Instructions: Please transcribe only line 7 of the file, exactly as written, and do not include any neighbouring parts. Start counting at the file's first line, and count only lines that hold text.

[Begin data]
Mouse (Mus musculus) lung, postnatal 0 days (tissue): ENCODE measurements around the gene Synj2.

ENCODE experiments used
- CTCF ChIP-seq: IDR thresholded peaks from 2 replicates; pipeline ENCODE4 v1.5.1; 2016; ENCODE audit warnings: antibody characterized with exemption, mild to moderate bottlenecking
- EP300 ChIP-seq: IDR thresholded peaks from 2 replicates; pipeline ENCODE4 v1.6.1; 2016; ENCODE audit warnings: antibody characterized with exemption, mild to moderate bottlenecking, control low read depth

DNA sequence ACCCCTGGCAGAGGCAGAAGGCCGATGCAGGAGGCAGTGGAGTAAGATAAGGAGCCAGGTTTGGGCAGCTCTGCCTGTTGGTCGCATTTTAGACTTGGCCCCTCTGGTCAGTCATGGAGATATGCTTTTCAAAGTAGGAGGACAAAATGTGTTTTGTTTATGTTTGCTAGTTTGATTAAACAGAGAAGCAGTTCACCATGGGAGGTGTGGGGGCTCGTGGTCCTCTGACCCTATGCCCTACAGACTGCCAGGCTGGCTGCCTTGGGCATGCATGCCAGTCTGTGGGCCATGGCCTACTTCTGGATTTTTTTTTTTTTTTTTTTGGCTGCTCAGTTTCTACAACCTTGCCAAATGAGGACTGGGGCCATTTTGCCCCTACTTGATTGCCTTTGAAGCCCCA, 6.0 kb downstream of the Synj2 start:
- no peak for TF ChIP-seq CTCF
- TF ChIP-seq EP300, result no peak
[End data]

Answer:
- TF ChIP-seq EP300, result no peak